Flour - what a great idea!! But I'd stay away from a self rising flour since it contains yeast, but a regualar flour wouldn't contain the yeast and would be a good idea to use like Liberty Valace explained.

Great list everyone, there are things I'd like to add but I've got to run out and get the names of what I use. I'm horrible and product names. Lol
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post #84 of 262 Old 08-23-2009, 07:19 PM
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Join Date: Jun 2009
Location: Portland, OR
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What is scarlet oil?

I think vital signs are important to know or have handy in your kit: Horse Vital Signs: Temperature, Pulse and Respiration This site tells you the values and how to take them. When you are in an emergency, this is vital (pardon pun) information for your vet. Also, keep a watch with a second hand with you or in your kit. You can also purchase a stethoscope and have your vet show you a think or 2 about listening for bowel sounds. These are great skills to develop if you have horses. Learn how to take vitals, especially the pulse (in several different locations). Oh, and know where to stick the thermometer! In addition, people often do not learn how to properly bandage a horse until they have to. I think if you can learn to wrap polos, then you can get the hang of bandaging. There is nothing like a terrible bandage job that hinders a wound from healing.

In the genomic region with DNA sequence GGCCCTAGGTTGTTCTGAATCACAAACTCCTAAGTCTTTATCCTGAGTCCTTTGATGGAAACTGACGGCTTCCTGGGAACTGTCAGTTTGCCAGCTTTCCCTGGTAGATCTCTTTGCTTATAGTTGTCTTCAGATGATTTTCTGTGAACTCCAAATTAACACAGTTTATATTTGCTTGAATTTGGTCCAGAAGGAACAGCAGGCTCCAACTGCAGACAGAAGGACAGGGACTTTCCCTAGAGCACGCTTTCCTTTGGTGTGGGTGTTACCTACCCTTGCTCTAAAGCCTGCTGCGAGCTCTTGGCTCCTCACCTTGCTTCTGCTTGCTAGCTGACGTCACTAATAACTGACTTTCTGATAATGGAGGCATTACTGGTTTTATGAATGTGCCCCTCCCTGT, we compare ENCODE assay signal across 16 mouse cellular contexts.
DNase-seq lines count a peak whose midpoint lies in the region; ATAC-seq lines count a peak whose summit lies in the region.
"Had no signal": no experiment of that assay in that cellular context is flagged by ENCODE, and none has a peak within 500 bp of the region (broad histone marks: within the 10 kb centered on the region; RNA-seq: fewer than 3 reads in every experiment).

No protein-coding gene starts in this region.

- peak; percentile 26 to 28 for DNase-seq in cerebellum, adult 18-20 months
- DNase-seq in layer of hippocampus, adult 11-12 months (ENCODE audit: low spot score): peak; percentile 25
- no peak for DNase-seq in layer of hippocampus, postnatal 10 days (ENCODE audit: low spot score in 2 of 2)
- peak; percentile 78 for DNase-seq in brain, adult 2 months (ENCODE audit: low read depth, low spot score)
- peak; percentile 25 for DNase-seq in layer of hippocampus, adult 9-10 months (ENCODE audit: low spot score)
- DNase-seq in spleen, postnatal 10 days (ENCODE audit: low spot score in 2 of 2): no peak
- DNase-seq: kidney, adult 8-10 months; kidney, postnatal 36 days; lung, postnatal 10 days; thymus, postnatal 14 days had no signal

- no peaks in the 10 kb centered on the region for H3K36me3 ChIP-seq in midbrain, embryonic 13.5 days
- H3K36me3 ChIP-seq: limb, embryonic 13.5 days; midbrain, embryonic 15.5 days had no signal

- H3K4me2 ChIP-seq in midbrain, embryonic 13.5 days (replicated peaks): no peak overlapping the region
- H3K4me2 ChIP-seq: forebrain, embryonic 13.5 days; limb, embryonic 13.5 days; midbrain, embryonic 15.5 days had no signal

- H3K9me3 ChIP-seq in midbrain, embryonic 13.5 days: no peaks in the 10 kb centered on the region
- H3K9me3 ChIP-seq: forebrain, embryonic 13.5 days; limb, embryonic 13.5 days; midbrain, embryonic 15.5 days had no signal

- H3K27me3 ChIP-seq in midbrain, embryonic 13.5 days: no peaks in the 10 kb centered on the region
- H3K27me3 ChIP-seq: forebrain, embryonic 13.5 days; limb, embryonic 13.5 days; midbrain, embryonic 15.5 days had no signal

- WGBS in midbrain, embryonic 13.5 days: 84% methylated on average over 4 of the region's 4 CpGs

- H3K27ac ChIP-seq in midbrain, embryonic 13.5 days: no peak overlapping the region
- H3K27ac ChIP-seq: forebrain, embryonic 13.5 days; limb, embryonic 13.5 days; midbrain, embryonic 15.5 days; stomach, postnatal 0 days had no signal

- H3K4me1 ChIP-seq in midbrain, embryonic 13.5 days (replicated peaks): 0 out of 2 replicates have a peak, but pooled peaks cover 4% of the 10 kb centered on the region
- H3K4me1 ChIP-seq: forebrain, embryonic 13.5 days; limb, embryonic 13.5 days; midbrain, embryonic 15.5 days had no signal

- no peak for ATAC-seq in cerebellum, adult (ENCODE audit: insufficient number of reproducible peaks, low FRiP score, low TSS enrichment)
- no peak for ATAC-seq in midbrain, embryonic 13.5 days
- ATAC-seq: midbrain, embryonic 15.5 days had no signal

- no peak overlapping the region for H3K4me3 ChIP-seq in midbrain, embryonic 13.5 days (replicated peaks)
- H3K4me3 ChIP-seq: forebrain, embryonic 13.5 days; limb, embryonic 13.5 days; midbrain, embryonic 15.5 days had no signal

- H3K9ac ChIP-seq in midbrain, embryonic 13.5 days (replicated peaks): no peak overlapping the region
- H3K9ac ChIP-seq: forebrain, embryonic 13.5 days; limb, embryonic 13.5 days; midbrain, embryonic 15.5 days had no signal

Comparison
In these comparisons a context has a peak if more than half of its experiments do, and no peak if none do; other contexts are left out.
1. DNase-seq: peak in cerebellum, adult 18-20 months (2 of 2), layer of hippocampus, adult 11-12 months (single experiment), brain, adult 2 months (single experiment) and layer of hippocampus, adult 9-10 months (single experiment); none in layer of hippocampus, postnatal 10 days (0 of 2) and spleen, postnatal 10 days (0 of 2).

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post #85 of 262 Old 09-19-2009, 08:30 AM
Foal
 
Join Date: Jun 2009